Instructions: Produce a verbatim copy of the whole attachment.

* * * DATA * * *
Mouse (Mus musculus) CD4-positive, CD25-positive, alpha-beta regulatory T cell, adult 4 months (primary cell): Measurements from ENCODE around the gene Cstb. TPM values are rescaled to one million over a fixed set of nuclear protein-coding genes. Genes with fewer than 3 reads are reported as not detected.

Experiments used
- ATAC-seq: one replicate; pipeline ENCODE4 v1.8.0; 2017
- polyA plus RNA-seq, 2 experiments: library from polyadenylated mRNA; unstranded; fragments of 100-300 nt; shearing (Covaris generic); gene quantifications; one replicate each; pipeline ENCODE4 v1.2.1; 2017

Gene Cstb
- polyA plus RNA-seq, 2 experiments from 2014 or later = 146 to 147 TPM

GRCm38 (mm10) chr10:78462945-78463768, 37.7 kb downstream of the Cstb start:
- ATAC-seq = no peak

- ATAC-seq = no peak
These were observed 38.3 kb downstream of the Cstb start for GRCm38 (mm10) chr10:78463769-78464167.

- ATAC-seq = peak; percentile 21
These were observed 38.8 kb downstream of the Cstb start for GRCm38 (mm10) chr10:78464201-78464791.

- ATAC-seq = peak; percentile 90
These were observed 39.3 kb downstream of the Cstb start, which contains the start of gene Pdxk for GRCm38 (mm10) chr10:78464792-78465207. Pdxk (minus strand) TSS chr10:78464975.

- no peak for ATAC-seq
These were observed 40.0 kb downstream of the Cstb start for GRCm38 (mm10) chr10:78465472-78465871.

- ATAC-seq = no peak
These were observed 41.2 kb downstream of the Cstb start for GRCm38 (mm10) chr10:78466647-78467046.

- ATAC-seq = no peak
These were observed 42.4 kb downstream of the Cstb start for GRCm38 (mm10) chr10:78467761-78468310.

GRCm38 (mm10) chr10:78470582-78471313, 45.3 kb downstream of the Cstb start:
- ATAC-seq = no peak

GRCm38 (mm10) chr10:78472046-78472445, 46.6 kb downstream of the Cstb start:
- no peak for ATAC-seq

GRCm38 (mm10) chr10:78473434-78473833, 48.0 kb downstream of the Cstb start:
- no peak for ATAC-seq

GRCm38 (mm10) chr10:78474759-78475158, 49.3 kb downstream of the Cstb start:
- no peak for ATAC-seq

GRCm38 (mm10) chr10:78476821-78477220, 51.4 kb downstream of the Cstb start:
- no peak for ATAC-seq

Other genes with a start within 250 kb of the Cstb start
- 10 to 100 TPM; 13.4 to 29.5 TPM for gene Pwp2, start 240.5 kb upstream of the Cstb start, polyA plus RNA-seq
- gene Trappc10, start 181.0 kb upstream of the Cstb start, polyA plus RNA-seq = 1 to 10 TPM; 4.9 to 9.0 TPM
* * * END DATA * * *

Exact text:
Mouse (Mus musculus) CD4-positive, CD25-positive, alpha-beta regulatory T cell, adult 4 months (primary cell): Measurements from ENCODE around the gene Cstb. TPM values are rescaled to one million over a fixed set of nuclear protein-coding genes. Genes with fewer than 3 reads are reported as not detected.

Experiments used
- ATAC-seq: one replicate; pipeline ENCODE4 v1.8.0; 2017
- polyA plus RNA-seq, 2 experiments: library from polyadenylated mRNA; unstranded; fragments of 100-300 nt; shearing (Covaris generic); gene quantifications; one replicate each; pipeline ENCODE4 v1.2.1; 2017

Gene Cstb
- polyA plus RNA-seq, 2 experiments from 2014 or later = 146 to 147 TPM

GRCm38 (mm10) chr10:78462945-78463768, 37.7 kb downstream of the Cstb start:
- ATAC-seq = no peak

- ATAC-seq = no peak
These were observed 38.3 kb downstream of the Cstb start for GRCm38 (mm10) chr10:78463769-78464167.

- ATAC-seq = peak; percentile 21
These were observed 38.8 kb downstream of the Cstb start for GRCm38 (mm10) chr10:78464201-78464791.

- ATAC-seq = peak; percentile 90
These were observed 39.3 kb downstream of the Cstb start, which contains the start of gene Pdxk for GRCm38 (mm10) chr10:78464792-78465207. Pdxk (minus strand) TSS chr10:78464975.

- no peak for ATAC-seq
These were observed 40.0 kb downstream of the Cstb start for GRCm38 (mm10) chr10:78465472-78465871.

- ATAC-seq = no peak
These were observed 41.2 kb downstream of the Cstb start for GRCm38 (mm10) chr10:78466647-78467046.

- ATAC-seq = no peak
These were observed 42.4 kb downstream of the Cstb start for GRCm38 (mm10) chr10:78467761-78468310.

GRCm38 (mm10) chr10:78470582-78471313, 45.3 kb downstream of the Cstb start:
- ATAC-seq = no peak

GRCm38 (mm10) chr10:78472046-78472445, 46.6 kb downstream of the Cstb start:
- no peak for ATAC-seq

GRCm38 (mm10) chr10:78473434-78473833, 48.0 kb downstream of the Cstb start:
- no peak for ATAC-seq

GRCm38 (mm10) chr10:78474759-78475158, 49.3 kb downstream of the Cstb start:
- no peak for ATAC-seq

GRCm38 (mm10) chr10:78476821-78477220, 51.4 kb downstream of the Cstb start:
- no peak for ATAC-seq

Other genes with a start within 250 kb of the Cstb start
- 10 to 100 TPM; 13.4 to 29.5 TPM for gene Pwp2, start 240.5 kb upstream of the Cstb start, polyA plus RNA-seq
- gene Trappc10, start 181.0 kb upstream of the Cstb start, polyA plus RNA-seq = 1 to 10 TPM; 4.9 to 9.0 TPM